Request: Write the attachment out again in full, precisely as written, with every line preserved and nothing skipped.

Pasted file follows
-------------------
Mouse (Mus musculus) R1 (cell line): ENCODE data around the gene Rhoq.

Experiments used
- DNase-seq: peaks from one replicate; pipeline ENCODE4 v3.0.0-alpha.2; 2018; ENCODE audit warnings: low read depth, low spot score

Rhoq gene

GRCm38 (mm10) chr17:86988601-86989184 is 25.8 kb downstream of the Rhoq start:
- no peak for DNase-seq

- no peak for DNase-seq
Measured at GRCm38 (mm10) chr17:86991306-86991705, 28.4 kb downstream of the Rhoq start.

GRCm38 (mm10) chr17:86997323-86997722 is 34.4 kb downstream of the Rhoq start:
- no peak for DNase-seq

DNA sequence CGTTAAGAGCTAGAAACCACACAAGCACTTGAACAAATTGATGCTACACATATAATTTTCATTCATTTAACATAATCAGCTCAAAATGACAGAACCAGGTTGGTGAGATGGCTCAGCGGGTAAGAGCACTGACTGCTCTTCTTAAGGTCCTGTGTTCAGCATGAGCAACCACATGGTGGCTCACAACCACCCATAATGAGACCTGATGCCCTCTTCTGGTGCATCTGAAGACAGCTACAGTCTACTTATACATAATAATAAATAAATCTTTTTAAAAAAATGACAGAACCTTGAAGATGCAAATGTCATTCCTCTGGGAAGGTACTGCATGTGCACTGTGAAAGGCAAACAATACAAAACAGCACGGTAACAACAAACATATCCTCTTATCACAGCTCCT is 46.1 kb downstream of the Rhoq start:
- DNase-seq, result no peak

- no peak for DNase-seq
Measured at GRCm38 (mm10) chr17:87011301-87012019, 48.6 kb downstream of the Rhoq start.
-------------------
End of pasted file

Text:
Mouse (Mus musculus) R1 (cell line): ENCODE data around the gene Rhoq.

Experiments used
- DNase-seq: peaks from one replicate; pipeline ENCODE4 v3.0.0-alpha.2; 2018; ENCODE audit warnings: low read depth, low spot score

Rhoq gene

GRCm38 (mm10) chr17:86988601-86989184 is 25.8 kb downstream of the Rhoq start:
- no peak for DNase-seq

- no peak for DNase-seq
Measured at GRCm38 (mm10) chr17:86991306-86991705, 28.4 kb downstream of the Rhoq start.

GRCm38 (mm10) chr17:86997323-86997722 is 34.4 kb downstream of the Rhoq start:
- no peak for DNase-seq

DNA sequence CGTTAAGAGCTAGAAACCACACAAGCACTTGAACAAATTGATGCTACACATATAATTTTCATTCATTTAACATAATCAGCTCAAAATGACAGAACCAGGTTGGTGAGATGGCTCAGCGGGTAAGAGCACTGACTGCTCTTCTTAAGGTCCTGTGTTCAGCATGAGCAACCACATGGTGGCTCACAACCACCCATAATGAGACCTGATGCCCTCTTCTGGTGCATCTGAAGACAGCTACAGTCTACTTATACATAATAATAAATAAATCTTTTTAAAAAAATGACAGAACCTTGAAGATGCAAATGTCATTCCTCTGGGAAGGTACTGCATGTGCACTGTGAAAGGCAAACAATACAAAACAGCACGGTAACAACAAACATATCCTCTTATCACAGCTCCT is 46.1 kb downstream of the Rhoq start:
- DNase-seq, result no peak

- no peak for DNase-seq
Measured at GRCm38 (mm10) chr17:87011301-87012019, 48.6 kb downstream of the Rhoq start.